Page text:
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|Sacramento County, CA||November 4, 2014 Election|
Why we must close the Achievement Gap in our Public Schools (As seen in the Sacramento Observer)
By Jag BainsCandidate for Board Member; Natomas Unified School District
This information is provided by the candidate
We should be willing to dig through the customs and habits that are holding kids back and find the ways to fix them. We simply must close the achievement gap in our public schools. Our children's lives literally depend on it.Equal opportunity is the hallmark of American society. The promise of this equality is embedded in our country's DNA. And without a doubt, the single greatest tool to bring this promise to reality is education. That's why any public school system that robs any child of their opportunity for an equal education cannot be accepted and must be reformed.
Sadly, this is not the case in our public schools today. No less an organization than the UCLA Civil Rights Project has identified California's public schools as the most segregated schools in the United States. As we know from the famous U.S. Supreme Court's Brown vs. Board of Education ruling, segregated schools are inherently unequal.
It's true that California schools today don't suffer the same form of segregation as was evident in Arkansas when the Supreme Court handed down the Brown ruling. Today's segregation is even more sinister in that it has developed over time, behind the scenes, rather than by overt acts dictating who goes to which school. But the de facto segregation underway in our schools here today is just as damaging to children as the old school segregation from decades past.
That segregation is called the achievement gap.
This achievement gap, the gap between what students learn at better schools versus worse ones, so often starts in the early years and can be impossible to overcome. Instead of being ready for a four year college when leaving high school, too many kids and their families, at best, will spend extra time and money trying to play catch up with remedial courses. At worst, kids get turned off to school, and to learning. Their achievement gap cuts off their access to fulfilling work and meaningful lives, and maybe, even their own children's access to equal opportunity. Families get left behind for generations.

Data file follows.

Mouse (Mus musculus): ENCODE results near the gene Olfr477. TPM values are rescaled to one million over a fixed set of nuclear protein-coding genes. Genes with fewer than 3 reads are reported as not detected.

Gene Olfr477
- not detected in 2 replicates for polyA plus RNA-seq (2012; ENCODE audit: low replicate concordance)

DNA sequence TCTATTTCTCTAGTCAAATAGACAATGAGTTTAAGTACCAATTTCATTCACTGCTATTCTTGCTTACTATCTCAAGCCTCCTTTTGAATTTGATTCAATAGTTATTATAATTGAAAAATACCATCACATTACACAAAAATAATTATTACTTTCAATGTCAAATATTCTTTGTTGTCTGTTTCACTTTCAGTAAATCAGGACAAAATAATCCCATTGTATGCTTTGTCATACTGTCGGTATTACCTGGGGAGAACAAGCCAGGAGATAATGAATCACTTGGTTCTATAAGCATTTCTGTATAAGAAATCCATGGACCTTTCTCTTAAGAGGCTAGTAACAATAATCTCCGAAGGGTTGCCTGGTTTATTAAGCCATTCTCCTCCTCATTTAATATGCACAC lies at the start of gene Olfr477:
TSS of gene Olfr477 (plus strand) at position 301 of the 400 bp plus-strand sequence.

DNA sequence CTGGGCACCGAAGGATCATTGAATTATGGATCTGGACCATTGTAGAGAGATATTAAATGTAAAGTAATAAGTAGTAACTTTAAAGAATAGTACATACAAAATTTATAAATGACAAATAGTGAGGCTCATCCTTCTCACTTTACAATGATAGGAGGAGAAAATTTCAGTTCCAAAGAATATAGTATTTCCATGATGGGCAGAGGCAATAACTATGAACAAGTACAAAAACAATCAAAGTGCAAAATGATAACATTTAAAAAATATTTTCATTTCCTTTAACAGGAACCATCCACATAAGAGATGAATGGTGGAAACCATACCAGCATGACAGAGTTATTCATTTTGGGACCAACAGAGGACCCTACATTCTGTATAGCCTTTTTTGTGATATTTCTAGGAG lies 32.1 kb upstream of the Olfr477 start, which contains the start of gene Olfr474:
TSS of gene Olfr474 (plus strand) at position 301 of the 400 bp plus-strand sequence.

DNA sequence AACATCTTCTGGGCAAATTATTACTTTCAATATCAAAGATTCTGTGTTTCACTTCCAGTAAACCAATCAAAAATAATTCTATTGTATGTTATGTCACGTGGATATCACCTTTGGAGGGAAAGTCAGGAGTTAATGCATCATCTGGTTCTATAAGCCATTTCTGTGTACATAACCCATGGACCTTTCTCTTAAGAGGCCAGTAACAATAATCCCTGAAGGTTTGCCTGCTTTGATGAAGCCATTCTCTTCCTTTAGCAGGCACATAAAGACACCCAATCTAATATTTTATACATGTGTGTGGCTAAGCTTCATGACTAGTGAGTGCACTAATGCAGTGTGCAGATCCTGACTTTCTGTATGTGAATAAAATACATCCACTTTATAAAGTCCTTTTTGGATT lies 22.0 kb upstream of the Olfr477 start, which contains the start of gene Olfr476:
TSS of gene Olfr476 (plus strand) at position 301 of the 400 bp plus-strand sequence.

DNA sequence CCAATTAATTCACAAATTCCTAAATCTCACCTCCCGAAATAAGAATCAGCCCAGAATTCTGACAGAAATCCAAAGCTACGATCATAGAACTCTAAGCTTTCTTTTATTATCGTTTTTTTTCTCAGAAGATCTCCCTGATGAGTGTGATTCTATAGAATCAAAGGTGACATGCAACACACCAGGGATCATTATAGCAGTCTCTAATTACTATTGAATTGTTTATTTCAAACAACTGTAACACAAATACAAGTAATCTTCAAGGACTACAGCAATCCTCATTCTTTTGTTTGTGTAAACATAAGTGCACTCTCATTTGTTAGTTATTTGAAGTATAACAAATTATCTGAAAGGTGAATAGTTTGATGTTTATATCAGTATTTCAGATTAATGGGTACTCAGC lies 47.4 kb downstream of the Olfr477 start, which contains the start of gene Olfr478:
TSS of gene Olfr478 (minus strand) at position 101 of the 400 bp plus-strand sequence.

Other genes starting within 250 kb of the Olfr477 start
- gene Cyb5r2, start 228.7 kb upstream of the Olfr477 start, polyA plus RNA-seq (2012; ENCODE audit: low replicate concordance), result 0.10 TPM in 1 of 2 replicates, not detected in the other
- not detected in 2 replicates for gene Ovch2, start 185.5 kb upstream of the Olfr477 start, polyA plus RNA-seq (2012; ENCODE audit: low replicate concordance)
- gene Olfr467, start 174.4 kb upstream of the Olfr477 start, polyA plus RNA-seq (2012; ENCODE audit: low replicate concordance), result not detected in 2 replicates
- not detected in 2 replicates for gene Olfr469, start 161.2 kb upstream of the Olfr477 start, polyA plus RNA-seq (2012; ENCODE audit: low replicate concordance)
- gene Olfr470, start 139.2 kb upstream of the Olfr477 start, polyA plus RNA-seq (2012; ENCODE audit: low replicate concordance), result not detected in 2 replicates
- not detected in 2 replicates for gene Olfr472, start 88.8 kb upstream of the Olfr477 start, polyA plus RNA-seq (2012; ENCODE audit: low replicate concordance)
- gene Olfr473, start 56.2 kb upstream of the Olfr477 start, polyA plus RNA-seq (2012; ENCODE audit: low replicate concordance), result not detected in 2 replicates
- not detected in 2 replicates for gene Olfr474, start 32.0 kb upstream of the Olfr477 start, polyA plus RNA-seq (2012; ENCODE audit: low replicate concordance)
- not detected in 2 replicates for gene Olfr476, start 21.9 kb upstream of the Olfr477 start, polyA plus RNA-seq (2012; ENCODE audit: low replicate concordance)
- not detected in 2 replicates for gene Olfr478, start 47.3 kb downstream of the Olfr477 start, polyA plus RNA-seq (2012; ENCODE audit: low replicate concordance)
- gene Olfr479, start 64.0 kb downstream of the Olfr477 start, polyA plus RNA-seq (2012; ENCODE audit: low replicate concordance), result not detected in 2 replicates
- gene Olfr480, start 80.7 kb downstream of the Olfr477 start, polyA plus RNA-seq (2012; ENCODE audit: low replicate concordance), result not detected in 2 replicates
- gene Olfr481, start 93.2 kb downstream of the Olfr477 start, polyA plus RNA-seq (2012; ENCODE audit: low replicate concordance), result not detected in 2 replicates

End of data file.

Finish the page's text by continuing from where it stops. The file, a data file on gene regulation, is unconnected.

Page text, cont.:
Look back to your own school days. Remember how the lessons your learned one day would be the foundation for lessons you would learn the next? The simple truth is that kids from worse public schools never get the chance to build that foundation for learning. Mastering simple math lessons today leads to mastering algebra tomorrow, then becoming an engineer or scientist in the years to come. But the child who gets stuck in a lousy math class will never have a learning base to build upon. This same principle applies to all fields of study.
It's no secret that schools in better neighborhoods are better than schools from areas with low-income families. That's obvious from just driving by. But too often, politicians and education officials who talk about the achievement gap aren't willing to discuss why that's the case.
Over the years, policies and practices have crept into our school system that favor the adults who work at our schools, and our kids are paying the price. Look at how nice the district administration offices are compared to the classrooms. Notice how teachers too often get assigned to schools based on how long they've been on the job instead of where they're needed.
It's going to take a huge effort to reform our schools and restore putting the needs of our kids first, there are some simple reforms we can implement now that will help. I'm a big believer in open enrollment policies. I believe that a public school should be accessible to every member of the public. Families who want to take the time and effort to find and send their kids to the best public school they can get to every day should be allowed and encouraged to do just that.
We should be willing to dig through the customs and habits that are holding kids back and find the ways to fix them. We simply must close the achievement gap in our public schools. Our children's lives literally depend on it.
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